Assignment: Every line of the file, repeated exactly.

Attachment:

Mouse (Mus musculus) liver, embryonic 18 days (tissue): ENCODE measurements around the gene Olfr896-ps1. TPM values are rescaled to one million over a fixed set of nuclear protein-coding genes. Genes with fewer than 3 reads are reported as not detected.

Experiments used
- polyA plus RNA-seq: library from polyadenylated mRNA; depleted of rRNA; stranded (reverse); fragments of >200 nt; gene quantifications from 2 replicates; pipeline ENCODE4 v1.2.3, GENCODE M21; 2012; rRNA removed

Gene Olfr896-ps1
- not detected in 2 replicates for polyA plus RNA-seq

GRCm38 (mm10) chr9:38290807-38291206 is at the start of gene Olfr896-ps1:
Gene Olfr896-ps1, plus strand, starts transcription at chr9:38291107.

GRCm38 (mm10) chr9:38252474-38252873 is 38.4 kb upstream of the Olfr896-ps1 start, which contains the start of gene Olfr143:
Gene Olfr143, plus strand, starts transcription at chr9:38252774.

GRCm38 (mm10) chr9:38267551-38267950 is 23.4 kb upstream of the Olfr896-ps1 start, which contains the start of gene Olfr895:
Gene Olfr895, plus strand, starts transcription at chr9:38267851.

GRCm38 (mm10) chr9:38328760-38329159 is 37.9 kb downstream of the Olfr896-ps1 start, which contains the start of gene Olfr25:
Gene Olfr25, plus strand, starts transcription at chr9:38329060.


Mouse (Mus musculus) liver, embryonic 18 days (tissue): ENCODE measurements around the gene Olfr896-ps1. TPM values are rescaled to one million over a fixed set of nuclear protein-coding genes. Genes with fewer than 3 reads are reported as not detected.

Experiments used
- polyA plus RNA-seq: library from polyadenylated mRNA; depleted of rRNA; stranded (reverse); fragments of >200 nt; gene quantifications from 2 replicates; pipeline ENCODE4 v1.2.3, GENCODE M21; 2012; rRNA removed

Gene Olfr896-ps1
- not detected in 2 replicates for polyA plus RNA-seq

GRCm38 (mm10) chr9:38290807-38291206 is at the start of gene Olfr896-ps1:
Gene Olfr896-ps1, plus strand, starts transcription at chr9:38291107.

GRCm38 (mm10) chr9:38252474-38252873 is 38.4 kb upstream of the Olfr896-ps1 start, which contains the start of gene Olfr143:
Gene Olfr143, plus strand, starts transcription at chr9:38252774.

GRCm38 (mm10) chr9:38267551-38267950 is 23.4 kb upstream of the Olfr896-ps1 start, which contains the start of gene Olfr895:
Gene Olfr895, plus strand, starts transcription at chr9:38267851.

GRCm38 (mm10) chr9:38328760-38329159 is 37.9 kb downstream of the Olfr896-ps1 start, which contains the start of gene Olfr25:
Gene Olfr25, plus strand, starts transcription at chr9:38329060.